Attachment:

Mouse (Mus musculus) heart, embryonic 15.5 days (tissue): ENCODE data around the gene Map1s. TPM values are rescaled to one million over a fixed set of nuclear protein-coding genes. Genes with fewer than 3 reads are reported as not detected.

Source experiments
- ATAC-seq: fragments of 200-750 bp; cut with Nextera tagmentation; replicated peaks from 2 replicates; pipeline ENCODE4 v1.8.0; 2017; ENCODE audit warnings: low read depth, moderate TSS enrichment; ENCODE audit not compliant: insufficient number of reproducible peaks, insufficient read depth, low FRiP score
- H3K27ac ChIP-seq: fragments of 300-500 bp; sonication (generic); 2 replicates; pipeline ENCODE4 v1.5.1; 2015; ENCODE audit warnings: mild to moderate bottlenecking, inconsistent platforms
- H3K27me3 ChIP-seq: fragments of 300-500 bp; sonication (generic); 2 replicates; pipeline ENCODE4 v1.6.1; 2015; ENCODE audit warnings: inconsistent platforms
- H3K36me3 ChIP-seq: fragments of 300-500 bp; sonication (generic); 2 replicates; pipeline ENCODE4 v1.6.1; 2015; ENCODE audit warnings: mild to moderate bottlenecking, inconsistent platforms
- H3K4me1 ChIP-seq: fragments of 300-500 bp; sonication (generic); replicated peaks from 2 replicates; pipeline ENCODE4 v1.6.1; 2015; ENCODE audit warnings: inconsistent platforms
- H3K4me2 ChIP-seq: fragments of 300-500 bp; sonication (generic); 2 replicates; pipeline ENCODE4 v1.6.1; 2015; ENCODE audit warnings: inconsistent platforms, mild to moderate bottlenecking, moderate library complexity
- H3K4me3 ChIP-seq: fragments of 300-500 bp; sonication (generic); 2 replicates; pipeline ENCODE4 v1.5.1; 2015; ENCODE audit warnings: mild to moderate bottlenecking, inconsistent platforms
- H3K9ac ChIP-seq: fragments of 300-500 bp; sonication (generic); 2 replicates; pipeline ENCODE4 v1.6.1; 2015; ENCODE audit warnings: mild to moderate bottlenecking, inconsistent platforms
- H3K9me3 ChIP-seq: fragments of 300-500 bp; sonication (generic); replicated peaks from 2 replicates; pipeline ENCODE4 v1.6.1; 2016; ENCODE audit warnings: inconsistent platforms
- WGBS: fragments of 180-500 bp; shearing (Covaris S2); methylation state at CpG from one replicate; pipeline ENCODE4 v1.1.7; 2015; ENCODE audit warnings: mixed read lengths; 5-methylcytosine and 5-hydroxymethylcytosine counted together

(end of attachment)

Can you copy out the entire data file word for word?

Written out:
Mouse (Mus musculus) heart, embryonic 15.5 days (tissue): ENCODE data around the gene Map1s. TPM values are rescaled to one million over a fixed set of nuclear protein-coding genes. Genes with fewer than 3 reads are reported as not detected.

Source experiments
- ATAC-seq: fragments of 200-750 bp; cut with Nextera tagmentation; replicated peaks from 2 replicates; pipeline ENCODE4 v1.8.0; 2017; ENCODE audit warnings: low read depth, moderate TSS enrichment; ENCODE audit not compliant: insufficient number of reproducible peaks, insufficient read depth, low FRiP score
- H3K27ac ChIP-seq: fragments of 300-500 bp; sonication (generic); 2 replicates; pipeline ENCODE4 v1.5.1; 2015; ENCODE audit warnings: mild to moderate bottlenecking, inconsistent platforms
- H3K27me3 ChIP-seq: fragments of 300-500 bp; sonication (generic); 2 replicates; pipeline ENCODE4 v1.6.1; 2015; ENCODE audit warnings: inconsistent platforms
- H3K36me3 ChIP-seq: fragments of 300-500 bp; sonication (generic); 2 replicates; pipeline ENCODE4 v1.6.1; 2015; ENCODE audit warnings: mild to moderate bottlenecking, inconsistent platforms
- H3K4me1 ChIP-seq: fragments of 300-500 bp; sonication (generic); replicated peaks from 2 replicates; pipeline ENCODE4 v1.6.1; 2015; ENCODE audit warnings: inconsistent platforms
- H3K4me2 ChIP-seq: fragments of 300-500 bp; sonication (generic); 2 replicates; pipeline ENCODE4 v1.6.1; 2015; ENCODE audit warnings: inconsistent platforms, mild to moderate bottlenecking, moderate library complexity
- H3K4me3 ChIP-seq: fragments of 300-500 bp; sonication (generic); 2 replicates; pipeline ENCODE4 v1.5.1; 2015; ENCODE audit warnings: mild to moderate bottlenecking, inconsistent platforms
- H3K9ac ChIP-seq: fragments of 300-500 bp; sonication (generic); 2 replicates; pipeline ENCODE4 v1.6.1; 2015; ENCODE audit warnings: mild to moderate bottlenecking, inconsistent platforms
- H3K9me3 ChIP-seq: fragments of 300-500 bp; sonication (generic); replicated peaks from 2 replicates; pipeline ENCODE4 v1.6.1; 2016; ENCODE audit warnings: inconsistent platforms
- WGBS: fragments of 180-500 bp; shearing (Covaris S2); methylation state at CpG from one replicate; pipeline ENCODE4 v1.1.7; 2015; ENCODE audit warnings: mixed read lengths; 5-methylcytosine and 5-hydroxymethylcytosine counted together